LOS ANGELES—International passengers arriving at the Tom Bradley International Terminal can now expect to see a shorter waiting period at the customs checkpoints at the Los Angeles International Airport (LAX).
On Wednesday, Sept. 24, LAX officials, together with LA City Mayor Eric Garcetti, unveiled 40 Automated Passport Control Kiosks, which are expected to expedite the entry process for US and Canadian citizens, as well as travelers from 38 Visa Waiver Countries under the Customs and Border Protection’s (CBP) Electronic System for Travel Authorization (ESTA) program.
Currently, the Philippines is not under the CBP’s ESTA program.
As it stands today, airport officials estimate that a 300-passenger flight will normally be processed in around 45 minutes with multiple CBP booths open and without the APC kiosks. With the kiosks in place, eligible travelers will be waiting an average of 17.5 minutes less than usual.
Airport officials said that the program recently had a ‘soft launch’ on August 26, and already, passengers have experienced a reduction in their wait times prior to the face-to-face inspection with a CBP agent.
Mayor Garcetti himself said that he has used the kiosks before in Chicago, and professed that the machines indeed streamlined the customs inspection process.
“I’ve used these machines before. I came back from my trade mission to Mexico via Chicago. I saw first hand how convenient they are, how great they are, how next-century they are,” Garcetti said at the unveiling of the APCs in LA.
Garcetti called the machines an “important improvement” in LAX facilities, in line with ongoing renovations and upgrades happening at the airport.
According to Jacqueline Yaft, deputy director for operations and emergency management at Los Angeles World Airports (LAWA), the airport authority expects that by year’s end, there will have been 70 million travelers to traverse via LAX, and 5 million of those will be international passengers who will be processed through the federal inspection facility, where the kiosks are located.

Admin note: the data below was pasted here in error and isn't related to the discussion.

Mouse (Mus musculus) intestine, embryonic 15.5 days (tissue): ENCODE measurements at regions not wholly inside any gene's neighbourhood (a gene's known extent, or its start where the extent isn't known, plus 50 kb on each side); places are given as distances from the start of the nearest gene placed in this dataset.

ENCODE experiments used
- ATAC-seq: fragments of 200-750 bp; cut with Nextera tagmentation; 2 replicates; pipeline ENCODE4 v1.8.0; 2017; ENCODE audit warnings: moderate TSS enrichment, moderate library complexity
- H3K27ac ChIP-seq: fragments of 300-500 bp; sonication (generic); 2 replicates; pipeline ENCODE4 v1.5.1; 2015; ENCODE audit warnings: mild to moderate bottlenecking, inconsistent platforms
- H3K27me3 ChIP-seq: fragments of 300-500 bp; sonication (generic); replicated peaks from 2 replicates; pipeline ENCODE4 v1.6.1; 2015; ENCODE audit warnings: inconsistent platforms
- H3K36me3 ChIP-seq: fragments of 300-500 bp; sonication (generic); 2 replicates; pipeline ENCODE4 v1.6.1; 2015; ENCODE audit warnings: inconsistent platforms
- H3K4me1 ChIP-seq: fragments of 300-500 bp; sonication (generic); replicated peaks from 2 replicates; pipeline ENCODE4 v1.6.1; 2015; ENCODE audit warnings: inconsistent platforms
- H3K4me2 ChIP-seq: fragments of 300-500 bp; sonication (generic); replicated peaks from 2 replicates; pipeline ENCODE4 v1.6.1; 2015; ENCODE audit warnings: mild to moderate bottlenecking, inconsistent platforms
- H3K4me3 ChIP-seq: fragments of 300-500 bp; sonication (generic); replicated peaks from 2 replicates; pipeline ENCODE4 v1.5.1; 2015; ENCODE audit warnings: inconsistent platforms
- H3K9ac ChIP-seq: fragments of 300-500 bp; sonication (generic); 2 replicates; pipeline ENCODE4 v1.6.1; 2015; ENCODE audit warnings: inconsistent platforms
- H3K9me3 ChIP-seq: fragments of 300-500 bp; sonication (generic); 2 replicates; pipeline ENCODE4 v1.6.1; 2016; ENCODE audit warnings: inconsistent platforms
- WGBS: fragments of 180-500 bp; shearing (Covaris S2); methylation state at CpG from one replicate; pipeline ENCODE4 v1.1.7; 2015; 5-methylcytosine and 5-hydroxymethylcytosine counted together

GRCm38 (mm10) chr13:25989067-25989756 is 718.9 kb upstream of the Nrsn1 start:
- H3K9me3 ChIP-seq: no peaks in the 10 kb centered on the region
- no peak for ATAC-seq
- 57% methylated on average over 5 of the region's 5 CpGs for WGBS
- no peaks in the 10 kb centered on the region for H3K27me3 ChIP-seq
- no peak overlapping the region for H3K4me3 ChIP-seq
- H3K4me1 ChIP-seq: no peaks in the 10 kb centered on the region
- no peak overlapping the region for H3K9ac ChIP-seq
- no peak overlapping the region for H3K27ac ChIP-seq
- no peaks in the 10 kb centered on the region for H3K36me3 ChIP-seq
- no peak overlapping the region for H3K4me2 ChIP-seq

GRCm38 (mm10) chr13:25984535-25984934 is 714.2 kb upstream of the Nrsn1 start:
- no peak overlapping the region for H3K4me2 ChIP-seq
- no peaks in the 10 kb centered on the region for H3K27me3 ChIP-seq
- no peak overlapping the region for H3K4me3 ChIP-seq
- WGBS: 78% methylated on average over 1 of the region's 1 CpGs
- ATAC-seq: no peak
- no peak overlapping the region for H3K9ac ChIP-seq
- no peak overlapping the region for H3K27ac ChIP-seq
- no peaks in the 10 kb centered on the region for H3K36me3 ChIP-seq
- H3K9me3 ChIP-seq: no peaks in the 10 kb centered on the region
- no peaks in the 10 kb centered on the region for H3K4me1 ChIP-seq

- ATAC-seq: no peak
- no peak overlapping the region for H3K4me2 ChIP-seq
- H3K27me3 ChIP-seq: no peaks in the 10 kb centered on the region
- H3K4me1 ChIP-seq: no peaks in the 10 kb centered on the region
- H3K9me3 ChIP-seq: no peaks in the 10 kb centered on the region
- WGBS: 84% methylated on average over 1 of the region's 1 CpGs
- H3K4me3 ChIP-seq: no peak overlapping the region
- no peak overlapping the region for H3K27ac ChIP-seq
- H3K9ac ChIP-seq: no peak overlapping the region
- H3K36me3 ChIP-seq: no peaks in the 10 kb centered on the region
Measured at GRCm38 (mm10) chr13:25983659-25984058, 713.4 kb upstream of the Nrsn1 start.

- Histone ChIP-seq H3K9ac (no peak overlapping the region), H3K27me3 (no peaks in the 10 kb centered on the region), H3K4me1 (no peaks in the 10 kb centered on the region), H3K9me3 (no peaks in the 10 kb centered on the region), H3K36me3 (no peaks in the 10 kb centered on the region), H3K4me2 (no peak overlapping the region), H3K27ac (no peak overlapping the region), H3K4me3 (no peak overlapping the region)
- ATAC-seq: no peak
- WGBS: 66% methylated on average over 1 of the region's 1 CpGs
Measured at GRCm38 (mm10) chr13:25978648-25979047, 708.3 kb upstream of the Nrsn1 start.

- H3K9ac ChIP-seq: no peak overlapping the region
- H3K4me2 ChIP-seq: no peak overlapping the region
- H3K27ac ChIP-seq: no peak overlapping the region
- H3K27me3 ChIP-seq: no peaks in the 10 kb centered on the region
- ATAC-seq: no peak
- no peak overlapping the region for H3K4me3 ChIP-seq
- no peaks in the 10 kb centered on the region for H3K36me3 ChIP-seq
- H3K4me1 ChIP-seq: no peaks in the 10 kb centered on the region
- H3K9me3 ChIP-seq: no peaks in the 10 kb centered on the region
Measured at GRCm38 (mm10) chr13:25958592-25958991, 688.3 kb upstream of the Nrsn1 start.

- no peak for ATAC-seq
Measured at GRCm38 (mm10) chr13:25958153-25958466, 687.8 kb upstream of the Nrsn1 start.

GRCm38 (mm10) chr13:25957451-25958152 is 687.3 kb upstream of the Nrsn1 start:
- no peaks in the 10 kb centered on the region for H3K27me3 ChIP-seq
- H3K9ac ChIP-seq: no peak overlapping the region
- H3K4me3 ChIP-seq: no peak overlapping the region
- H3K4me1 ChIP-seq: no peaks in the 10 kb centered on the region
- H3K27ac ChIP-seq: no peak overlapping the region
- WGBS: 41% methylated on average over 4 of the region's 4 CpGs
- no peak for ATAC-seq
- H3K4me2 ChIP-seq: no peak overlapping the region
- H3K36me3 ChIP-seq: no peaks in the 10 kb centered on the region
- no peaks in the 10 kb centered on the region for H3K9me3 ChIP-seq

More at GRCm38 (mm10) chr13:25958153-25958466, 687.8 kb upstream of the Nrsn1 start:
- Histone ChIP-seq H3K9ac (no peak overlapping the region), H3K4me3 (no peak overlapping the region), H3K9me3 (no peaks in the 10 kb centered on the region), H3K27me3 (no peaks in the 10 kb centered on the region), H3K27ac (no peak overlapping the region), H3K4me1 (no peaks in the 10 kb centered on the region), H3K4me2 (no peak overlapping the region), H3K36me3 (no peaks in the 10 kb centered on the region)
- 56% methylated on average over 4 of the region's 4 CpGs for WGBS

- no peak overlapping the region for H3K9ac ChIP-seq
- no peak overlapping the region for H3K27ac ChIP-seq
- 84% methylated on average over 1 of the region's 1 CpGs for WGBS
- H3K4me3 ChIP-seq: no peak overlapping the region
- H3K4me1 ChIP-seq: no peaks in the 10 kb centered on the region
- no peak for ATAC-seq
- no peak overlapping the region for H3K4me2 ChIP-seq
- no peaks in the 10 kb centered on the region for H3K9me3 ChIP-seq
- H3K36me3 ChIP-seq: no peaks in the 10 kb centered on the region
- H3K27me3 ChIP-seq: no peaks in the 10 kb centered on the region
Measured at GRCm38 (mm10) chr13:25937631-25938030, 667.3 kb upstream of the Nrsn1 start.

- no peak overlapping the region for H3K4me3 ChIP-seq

“It is important to us, to the airlines, and to our federal agency partners that we continue improving the experiences of travelers as they enter and depart the United States through LAX — without sacrificing security and public safety,” Yaft said during a press briefing.
How the kiosks work
The kiosks will allow travelers, including family groups, to electronically submit their customs declaration forms and biographic information. A passenger can select any of the 13 languages available, and the kiosk will guide the traveler through the process, which includes scanning the passport, taking a photograph, answering a few questions, and fingerprinting for non-US citizens. Travelers will receive a receipt that confirms their information, at which point they will proceed to a CBP officer who will conduct the in-person inspection to complete their entry into the US.
According to CBP’s LAX Area Port Director Todd Hoffman, the new system will not compromise any security measures already in place at the airport. The passengers still have to present their passports to the CPB agents, and the agents still have to verify the passport holder’s identities. Hoffman said that the APC kiosks will let the passengers conduct the administrative aspect of the entry process (i.e. submitting documents), and thereby allow the CBP officers to focus on the task at hand, which includes identity verification, admissibility inspection, and identifying the purpose of the travel.
“The kiosks essentially cuts the process in half,” Hoffman said.
Hoffman said that the inspection process with a CBP officer takes about 90 seconds per person, without the APC. With the APC kiosks, a US citizen can be done in about 30 seconds or so.
A family of three can be finished within four minutes, airport officials said in a statement.
Hoffman later clarified that Legal Permanent Residents or Green Card holders are not yet eligible to use the APC kiosks in LAX for the time being. However, he said that it is still within the realm of possibility, considering that it is now being done in other cities.
“I don’t have a timetable, but I imagine that’s not in the too distant future. I believe they can use them in other airports,” Hoffman said.
The CBP area chief said that with the proper programming and manufacturing capabilities in place, it won’t be long before permanent residents arriving from international destinations can use the kiosks.
“I imagine that in the coming months, we’ll be able to process Legal Permanent Residents or Green Card holders through these kiosks,” Hoffman said to Asian Journal.
(OCIE September 26 – October 2, 2014 Sec. A pg.1)